Stay orders in civil or criminal cases end after 6 months: Supreme Court

29 Mar 2018

Stay orders in civil or criminal cases end after 6 months: Supreme Court


The Supreme Court on Wednesday in an important decision set to have a far-reaching impact on thousands of cases pending in various courts, held that the stay of trial court proceedings, both in civil and criminal cases, would come to an end after the expiry of six months from the date of grant of stay, unless extended by a speaking order that explain the need for the stay order in exceptional circumstances that continuing the stay was more important than having the trial finalised.

Even where such a challenge is entertained and stay is granted, the matter must be decided on day-to-day basis so that stay does not operate for an unduly long period and defeat the very purpose of the order.

The issue came up during the hearing of an appeal against a Delhi High Court order in an issue relating to Prevention of Corruption Act, 1988 against some officials of the Delhi Municipal Corporation which also posed a question of law as to whether a high court had the jurisdiction to entertain such an appeal against an order framing charges by a trial court.

The order was passed by a three-judge bench of Justices Adarsh Kumar Goel, R F Nariman and Navin Sinha, which held that the legislative mandate of expeditious disposal of a trial should be respected.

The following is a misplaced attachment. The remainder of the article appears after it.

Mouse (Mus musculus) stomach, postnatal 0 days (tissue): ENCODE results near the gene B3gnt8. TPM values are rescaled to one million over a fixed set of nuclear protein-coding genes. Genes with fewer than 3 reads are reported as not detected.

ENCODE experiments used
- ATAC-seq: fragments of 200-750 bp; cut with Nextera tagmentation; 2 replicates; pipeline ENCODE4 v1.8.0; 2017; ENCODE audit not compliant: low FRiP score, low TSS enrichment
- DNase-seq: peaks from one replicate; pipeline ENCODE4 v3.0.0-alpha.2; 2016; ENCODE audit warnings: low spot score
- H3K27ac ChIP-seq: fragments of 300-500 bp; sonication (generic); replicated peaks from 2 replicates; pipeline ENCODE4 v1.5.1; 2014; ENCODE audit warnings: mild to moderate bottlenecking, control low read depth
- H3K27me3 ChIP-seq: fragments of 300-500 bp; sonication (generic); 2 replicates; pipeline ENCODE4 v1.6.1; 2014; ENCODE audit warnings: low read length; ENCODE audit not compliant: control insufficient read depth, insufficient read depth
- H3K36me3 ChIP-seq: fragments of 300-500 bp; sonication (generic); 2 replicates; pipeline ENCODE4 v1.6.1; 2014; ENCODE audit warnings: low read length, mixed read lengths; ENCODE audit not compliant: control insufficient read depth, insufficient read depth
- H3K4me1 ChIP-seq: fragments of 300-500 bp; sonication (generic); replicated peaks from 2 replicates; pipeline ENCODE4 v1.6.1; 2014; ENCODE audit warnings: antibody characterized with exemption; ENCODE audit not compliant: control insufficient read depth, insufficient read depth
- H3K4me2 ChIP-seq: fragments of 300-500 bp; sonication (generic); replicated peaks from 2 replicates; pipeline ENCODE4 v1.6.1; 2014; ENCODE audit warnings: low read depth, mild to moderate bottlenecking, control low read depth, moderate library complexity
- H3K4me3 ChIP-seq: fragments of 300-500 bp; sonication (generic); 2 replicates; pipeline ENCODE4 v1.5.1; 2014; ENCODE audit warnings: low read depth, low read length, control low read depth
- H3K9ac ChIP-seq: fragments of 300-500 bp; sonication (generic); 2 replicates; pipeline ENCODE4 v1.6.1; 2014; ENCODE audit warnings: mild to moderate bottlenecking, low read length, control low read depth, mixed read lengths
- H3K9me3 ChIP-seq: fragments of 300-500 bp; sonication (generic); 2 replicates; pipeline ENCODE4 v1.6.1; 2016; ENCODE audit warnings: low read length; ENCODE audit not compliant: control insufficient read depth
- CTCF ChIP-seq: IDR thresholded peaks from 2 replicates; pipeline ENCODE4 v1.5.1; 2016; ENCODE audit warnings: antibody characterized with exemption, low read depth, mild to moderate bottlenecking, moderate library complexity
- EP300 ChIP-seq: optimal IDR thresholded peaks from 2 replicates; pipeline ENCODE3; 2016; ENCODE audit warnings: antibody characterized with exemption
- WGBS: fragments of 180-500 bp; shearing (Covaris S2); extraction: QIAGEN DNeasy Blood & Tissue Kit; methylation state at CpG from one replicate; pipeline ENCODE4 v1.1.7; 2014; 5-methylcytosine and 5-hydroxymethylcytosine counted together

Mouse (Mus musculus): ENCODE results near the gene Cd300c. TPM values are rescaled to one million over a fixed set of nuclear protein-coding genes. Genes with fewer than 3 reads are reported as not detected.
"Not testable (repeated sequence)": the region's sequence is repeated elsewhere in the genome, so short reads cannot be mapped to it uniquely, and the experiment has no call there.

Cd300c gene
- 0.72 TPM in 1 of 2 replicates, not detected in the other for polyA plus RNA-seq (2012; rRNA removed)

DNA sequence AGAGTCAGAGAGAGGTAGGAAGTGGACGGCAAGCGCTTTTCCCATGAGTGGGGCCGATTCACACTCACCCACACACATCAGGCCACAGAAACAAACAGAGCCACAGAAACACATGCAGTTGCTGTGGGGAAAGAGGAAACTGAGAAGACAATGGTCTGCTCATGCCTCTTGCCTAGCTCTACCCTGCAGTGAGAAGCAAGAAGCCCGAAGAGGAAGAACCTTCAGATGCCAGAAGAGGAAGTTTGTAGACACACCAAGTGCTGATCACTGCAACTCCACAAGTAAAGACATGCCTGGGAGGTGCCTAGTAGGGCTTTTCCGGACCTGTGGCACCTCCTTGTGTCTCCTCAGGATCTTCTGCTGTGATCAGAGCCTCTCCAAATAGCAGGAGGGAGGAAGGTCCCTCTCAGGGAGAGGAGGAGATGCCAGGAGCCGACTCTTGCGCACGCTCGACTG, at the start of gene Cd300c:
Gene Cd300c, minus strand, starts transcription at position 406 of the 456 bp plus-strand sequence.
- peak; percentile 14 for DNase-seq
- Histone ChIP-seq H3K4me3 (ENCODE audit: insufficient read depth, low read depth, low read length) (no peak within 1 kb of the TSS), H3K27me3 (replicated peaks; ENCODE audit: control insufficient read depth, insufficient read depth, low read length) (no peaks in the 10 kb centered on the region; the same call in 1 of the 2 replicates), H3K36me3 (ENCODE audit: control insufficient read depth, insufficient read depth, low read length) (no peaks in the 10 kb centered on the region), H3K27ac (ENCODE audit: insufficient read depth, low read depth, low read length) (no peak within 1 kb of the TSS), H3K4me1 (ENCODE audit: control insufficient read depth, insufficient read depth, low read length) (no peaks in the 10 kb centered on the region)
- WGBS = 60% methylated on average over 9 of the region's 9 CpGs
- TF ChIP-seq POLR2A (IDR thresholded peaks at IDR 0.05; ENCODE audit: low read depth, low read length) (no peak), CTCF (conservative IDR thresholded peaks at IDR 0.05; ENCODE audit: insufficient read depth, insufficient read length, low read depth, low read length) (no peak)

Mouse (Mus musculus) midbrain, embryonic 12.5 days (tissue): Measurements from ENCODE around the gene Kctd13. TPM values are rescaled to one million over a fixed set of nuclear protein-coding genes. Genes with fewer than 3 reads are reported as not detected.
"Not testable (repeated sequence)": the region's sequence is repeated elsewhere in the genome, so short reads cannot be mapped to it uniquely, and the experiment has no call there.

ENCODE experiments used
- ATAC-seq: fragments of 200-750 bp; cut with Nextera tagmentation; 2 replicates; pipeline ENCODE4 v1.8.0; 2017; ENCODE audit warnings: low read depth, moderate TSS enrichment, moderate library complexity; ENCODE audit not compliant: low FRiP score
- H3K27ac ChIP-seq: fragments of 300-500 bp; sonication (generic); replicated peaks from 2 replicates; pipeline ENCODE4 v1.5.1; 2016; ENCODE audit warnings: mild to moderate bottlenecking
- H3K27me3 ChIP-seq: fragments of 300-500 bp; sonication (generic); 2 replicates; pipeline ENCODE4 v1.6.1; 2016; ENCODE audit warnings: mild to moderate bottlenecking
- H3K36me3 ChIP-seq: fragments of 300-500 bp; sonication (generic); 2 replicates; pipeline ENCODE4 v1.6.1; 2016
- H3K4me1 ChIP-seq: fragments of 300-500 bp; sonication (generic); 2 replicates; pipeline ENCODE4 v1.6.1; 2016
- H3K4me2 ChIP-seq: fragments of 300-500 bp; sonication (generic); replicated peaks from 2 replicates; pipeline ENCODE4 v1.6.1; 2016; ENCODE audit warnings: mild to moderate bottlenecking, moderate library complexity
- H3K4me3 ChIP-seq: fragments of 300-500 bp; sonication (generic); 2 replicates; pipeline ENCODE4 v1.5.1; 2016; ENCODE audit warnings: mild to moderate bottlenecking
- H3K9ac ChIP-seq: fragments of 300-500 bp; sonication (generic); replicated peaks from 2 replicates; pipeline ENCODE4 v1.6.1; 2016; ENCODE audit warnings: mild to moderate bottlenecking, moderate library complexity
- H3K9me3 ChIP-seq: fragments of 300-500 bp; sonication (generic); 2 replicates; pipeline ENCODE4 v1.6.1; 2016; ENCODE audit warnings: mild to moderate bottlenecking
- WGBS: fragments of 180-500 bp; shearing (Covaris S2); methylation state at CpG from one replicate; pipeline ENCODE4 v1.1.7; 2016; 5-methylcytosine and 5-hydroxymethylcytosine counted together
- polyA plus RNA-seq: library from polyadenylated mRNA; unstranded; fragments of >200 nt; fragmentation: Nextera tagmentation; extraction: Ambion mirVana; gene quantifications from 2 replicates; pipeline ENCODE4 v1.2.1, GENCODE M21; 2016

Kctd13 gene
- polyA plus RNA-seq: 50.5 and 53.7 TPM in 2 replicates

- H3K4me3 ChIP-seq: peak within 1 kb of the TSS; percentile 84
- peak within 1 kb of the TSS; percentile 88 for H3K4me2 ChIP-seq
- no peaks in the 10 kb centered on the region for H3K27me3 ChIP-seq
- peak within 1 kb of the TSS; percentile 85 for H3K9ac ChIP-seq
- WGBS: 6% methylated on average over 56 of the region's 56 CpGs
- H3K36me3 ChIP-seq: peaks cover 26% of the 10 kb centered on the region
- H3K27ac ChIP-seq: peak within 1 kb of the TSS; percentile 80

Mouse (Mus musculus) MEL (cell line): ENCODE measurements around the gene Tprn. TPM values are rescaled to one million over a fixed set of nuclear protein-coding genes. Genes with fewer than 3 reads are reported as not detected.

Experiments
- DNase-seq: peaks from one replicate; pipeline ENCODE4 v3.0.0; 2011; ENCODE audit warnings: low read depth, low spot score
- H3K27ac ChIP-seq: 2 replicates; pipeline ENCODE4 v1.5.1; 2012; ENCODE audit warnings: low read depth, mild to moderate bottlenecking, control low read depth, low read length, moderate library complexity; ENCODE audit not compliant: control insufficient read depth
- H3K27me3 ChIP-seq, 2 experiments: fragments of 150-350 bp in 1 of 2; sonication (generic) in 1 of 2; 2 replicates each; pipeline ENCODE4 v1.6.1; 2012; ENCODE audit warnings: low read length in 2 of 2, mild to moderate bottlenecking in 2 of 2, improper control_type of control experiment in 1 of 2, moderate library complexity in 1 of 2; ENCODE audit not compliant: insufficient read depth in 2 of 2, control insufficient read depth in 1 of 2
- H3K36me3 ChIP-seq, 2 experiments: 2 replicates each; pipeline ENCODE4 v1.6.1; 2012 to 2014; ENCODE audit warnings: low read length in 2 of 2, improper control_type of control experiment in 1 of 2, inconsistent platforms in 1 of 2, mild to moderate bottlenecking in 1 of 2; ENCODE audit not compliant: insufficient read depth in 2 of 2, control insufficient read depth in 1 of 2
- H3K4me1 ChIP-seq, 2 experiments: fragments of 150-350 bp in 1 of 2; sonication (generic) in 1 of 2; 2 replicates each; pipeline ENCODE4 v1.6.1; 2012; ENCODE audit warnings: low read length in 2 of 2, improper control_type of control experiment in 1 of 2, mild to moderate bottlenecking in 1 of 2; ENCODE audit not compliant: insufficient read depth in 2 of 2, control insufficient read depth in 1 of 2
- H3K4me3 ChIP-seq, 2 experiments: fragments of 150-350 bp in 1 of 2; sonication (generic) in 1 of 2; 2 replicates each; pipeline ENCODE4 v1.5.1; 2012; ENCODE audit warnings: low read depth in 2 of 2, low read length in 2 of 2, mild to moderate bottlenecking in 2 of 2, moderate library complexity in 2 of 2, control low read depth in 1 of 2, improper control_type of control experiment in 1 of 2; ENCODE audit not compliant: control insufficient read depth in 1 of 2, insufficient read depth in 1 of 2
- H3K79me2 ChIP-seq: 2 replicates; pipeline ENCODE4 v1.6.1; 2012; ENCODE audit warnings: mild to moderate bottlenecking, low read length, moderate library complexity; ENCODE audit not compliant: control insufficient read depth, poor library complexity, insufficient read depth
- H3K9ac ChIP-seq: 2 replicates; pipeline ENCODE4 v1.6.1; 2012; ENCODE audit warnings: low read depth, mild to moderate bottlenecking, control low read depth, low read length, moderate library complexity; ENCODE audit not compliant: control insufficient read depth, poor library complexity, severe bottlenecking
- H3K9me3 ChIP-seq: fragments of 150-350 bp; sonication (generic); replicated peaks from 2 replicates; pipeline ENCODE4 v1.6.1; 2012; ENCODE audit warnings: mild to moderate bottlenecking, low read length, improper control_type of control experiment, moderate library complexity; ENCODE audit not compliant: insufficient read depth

The Supreme Court asked the High Courts to entertain such review petition in consistency with the legislative policy to ensure expeditious disposal of a trial without the same being hampered in any manner.


The Supreme Court also said where the high court entertains challenge to an order framing charge, decision of such a petition should not be delayed unnecessarily with any justified reason.

The Supreme Court while cautioning also held that the challenge to an order of charge should be entertained in a “rarest of rare” case only to correct a patent error of jurisdiction and not to re-appreciate the matter over and over again.

Though no mandatory time limit may be fixed, the court held that the decision should not exceed two-three months in normal circumstances.

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